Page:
Fortunately, I don’t suffer from fears of serial killers. They come and they go from the news without my learning their names. But years ago one did fascinate me, that rare case covered by The Nation as well as the tabloids: the Unabomber. In the mid-1990s when he rode high in the news, I was an environmental journalist intrigued by the radical view that, contrary to popular wisdom, human beings were not inherently driven to progress, were not born curious and destined to invent the Internet and other marvels of technology, but were, instead, creatures that had evolved for the vast majority of our time on Earth to be hunter gathers, until, in recent millennia, we’ve undergone drastic transitions into agriculture and now industry that have left us disoriented and disconnected from nature and ourselves. The Unabom Manifesto, which I first tried to read in tiny print in The New York Times, makes an argument along these lines, though I found it turgid, dogmatic, hostile, and pretty quickly unreadable. Yet the bad writing didn’t dim the dark charisma of the madman behind it, a character out of Dostoevsky, it seemed, or Thomas Pynchon. Whomever he was, the Unabomber was the thinking man’s serial killer.
Then Theodore Kaczynski got busted. My intellectual fascination suddenly turned personal. At the time, I was preparing to live out my fantasy of quitting city life for a Catskills log cabin. Naively, perhaps, I assumed that countless Americans shared this Thoreauvian dream. It was my good fortune as a freelance writer without a family or an office to tie me down to move into what looked like a tree fort perched on a hemlock hillside above a trout stream. But to read the accounts of Kaczynski’s arrest in Montana was to sense that in the popular media mind his cabin was proof of his madness. “It was a hermit’s nut house, a psychopath’s tool shed, a Walden gone mad,” I later wrote in an essay. In fact, his defense attorneys had the place loaded onto a flat bed and trucked to Sacramento to introduce as evidence in his insanity defense. This popular condemnation made me wonder if I suffered from my own dark side.
Yet in the summer of 1996 as I settled into my cabin—news frenzy be damned—another person lived through a much greater personal crisis. That would be David Kaczynski, the younger brother who’d read the manifesto in the papers and realized whom the killer must be. At the time he worked in an Albany youth shelter; nowadays, he’s a public advocate against the death penalty. What I didn’t know until recently was that in 1996 he began to write poetry. Our publisher for Walking Woodstock also did his collection A Dream Named You which appeared last year.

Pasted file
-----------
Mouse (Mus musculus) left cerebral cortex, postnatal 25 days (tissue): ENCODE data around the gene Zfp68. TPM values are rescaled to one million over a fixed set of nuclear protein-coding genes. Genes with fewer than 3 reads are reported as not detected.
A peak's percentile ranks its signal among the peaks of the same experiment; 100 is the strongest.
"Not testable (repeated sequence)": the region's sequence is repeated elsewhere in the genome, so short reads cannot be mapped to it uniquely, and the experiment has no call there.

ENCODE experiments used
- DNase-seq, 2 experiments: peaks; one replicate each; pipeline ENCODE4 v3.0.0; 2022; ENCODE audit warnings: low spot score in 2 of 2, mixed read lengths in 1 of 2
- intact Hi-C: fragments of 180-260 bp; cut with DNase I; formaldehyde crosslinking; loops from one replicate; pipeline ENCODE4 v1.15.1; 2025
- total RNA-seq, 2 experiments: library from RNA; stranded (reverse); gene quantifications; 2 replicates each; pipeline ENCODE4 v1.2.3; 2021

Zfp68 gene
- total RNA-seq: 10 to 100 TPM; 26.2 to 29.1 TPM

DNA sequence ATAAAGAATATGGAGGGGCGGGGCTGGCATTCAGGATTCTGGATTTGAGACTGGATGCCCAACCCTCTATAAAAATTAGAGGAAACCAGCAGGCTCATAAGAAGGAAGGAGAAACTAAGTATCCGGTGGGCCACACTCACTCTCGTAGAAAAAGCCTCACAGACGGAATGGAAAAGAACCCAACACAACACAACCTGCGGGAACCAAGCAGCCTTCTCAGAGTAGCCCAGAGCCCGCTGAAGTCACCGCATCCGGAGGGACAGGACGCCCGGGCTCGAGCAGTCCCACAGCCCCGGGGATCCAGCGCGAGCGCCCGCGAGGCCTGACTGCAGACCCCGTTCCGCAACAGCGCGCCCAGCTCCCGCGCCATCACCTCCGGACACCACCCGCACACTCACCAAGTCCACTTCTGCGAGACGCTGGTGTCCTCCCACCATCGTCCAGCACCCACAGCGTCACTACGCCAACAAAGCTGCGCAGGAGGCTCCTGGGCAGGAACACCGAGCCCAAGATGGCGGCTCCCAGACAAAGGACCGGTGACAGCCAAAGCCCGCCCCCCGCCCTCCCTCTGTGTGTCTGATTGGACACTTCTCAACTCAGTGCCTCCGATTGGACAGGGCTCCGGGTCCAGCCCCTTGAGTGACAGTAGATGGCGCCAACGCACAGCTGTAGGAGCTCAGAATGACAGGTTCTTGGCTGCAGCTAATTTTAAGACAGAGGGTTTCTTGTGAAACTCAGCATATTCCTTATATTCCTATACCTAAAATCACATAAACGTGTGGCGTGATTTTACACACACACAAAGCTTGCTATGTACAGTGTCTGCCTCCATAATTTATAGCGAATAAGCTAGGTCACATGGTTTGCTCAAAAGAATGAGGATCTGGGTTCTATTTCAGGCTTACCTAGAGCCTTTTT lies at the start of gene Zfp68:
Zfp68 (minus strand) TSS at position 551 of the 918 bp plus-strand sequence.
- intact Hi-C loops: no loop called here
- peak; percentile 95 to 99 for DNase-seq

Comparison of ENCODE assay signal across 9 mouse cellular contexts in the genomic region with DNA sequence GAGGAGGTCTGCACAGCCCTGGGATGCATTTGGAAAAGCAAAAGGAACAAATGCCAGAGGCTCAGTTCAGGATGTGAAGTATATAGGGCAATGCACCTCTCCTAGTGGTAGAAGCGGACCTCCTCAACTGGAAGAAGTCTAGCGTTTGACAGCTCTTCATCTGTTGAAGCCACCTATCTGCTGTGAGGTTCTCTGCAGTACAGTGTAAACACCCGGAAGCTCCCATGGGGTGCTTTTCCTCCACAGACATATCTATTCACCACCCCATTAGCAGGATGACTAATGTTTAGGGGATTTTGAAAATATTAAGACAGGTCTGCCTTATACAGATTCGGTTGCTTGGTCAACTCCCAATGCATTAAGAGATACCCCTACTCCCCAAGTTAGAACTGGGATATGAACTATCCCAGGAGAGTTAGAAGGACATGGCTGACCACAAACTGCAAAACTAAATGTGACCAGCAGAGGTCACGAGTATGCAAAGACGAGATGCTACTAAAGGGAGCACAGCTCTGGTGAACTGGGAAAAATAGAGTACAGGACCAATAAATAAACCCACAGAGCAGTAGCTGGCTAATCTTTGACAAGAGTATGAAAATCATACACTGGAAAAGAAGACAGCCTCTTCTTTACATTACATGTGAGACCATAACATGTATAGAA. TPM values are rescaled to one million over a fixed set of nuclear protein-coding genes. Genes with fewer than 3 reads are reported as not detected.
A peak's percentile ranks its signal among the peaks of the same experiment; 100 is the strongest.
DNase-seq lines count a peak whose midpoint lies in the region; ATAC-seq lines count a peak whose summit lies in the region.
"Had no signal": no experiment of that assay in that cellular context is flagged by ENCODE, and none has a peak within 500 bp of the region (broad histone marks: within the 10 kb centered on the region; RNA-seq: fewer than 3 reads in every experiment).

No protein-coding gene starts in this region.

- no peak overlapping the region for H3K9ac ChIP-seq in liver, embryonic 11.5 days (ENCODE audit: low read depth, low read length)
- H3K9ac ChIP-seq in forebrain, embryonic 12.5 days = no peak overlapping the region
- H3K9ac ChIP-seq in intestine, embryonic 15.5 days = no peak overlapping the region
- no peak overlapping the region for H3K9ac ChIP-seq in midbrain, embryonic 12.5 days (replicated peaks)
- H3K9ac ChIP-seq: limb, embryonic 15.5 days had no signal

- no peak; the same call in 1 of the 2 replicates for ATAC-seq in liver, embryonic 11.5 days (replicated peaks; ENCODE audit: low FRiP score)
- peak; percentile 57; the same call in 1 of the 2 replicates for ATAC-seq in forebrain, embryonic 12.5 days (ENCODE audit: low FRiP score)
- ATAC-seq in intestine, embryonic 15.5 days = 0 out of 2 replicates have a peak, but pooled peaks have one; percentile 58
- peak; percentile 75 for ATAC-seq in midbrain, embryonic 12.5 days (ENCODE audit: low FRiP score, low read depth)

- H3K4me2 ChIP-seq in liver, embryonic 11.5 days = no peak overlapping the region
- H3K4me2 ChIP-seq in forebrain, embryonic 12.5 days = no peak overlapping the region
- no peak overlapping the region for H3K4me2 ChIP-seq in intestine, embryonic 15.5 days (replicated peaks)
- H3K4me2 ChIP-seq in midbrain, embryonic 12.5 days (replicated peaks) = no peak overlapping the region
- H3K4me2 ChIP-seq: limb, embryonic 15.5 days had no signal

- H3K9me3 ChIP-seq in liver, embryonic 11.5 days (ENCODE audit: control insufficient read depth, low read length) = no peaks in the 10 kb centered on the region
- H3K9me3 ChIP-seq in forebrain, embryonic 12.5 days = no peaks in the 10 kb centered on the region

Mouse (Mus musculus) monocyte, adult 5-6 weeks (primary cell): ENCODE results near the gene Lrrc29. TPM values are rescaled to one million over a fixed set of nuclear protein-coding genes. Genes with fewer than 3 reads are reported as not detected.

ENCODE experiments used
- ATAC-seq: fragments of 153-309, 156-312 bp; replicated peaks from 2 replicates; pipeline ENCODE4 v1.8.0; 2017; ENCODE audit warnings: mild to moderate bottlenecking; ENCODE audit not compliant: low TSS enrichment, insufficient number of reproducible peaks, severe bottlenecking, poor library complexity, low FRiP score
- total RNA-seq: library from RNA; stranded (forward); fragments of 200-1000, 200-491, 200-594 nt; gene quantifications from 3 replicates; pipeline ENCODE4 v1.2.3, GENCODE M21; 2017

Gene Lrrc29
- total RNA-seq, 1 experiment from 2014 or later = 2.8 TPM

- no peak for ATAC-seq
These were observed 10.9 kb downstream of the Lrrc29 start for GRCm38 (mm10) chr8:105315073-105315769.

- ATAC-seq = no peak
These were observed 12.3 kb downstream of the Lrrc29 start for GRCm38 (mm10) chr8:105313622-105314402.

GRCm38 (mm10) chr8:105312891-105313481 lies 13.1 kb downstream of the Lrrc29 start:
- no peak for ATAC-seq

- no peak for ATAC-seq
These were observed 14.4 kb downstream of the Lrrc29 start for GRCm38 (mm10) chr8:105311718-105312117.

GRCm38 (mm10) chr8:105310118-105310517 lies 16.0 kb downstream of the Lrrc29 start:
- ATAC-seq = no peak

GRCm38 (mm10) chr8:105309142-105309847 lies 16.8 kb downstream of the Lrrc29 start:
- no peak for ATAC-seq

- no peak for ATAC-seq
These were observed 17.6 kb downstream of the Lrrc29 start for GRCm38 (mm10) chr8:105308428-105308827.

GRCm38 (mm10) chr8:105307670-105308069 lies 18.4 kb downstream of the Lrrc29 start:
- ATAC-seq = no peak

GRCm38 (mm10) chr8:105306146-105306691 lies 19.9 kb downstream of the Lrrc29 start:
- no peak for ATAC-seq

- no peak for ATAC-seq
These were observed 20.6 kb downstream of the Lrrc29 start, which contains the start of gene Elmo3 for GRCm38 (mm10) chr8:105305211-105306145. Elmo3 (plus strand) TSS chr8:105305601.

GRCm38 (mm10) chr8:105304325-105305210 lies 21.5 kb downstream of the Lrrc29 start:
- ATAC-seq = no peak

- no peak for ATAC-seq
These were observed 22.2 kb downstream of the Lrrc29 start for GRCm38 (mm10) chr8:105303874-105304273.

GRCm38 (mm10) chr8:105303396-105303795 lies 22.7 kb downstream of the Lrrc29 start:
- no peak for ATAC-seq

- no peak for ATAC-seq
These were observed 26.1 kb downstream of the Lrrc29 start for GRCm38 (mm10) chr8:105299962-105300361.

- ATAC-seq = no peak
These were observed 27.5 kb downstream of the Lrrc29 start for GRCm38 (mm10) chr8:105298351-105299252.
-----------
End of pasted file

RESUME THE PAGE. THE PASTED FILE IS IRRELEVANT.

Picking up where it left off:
None of the poems mention the Unabom case. If not for the Kaczynski name on the cover, you’d never guess the extraordinary circumstances behind this book in which poetry arrived, once again, to serve a human soul in need of expression. “I aspire to help/pacify winds of anger,/the craving for suspect/love, to heal faces/collapsed in hard knowledge,” Kaczynski writes in “Aspiration,” one of his most explicit statements of hope. Elsewhere, the poems are more meditative, more conflicted about this tough world. Certainly, none traffic in easy sentiments. They’re clear, heartfelt, well crafted poems of the sort many of us write to find our way forward. Several first appeared in literary journals. Here’s one about a mother and a bird, a subject always close to my heart.
Envy of my friends,
I caught the little bird,
but Mother wasn’t so happy
with the prize, her face a
gray reservation as we locked it
in the screen box in our dim
basement where—at times—
I imagined holocaust fires.
Returning from play,
we remembered to take it out
(my privilege), but I wasn’t so
proud when I noticed tiny bugs
milling under the limp feathers.
“It’s sick,” Mother commented.
“Go wash your hands.”
Later that night, she wrapped
the dead bird in soft tissue and
placed it on the furnace coals.
A bird isn’t a person: somehow
it escaped Mother’s care,
my sympathy, our need to survive.
“Mom, the bird,” I reminded her.
“It didn’t suffer,” she replied.
The furnace kept the bird for weeks.
The coal ashes were gray feathers.
The iron door swung open on sacred fire,
slumbering light. Mother was keeper
of the bird’s immortality, with mine.